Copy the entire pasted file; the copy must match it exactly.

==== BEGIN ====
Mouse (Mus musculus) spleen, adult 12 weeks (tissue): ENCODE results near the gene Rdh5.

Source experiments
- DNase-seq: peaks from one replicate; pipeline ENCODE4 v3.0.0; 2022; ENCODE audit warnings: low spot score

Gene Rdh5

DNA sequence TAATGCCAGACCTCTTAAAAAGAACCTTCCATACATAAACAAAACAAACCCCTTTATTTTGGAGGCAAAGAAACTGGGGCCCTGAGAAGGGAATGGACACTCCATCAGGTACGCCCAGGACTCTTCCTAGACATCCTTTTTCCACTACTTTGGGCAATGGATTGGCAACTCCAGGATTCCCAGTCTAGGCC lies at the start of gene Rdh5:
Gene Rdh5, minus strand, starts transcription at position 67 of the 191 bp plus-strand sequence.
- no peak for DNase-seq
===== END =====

Mouse (Mus musculus) spleen, adult 12 weeks (tissue): ENCODE results near the gene Rdh5.

Source experiments
- DNase-seq: peaks from one replicate; pipeline ENCODE4 v3.0.0; 2022; ENCODE audit warnings: low spot score

Gene Rdh5

DNA sequence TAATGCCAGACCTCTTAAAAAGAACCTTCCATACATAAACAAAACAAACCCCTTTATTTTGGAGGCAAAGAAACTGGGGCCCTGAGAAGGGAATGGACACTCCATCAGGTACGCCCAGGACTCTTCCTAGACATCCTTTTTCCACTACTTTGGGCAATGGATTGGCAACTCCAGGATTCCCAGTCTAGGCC lies at the start of gene Rdh5:
Gene Rdh5, minus strand, starts transcription at position 67 of the 191 bp plus-strand sequence.
- no peak for DNase-seq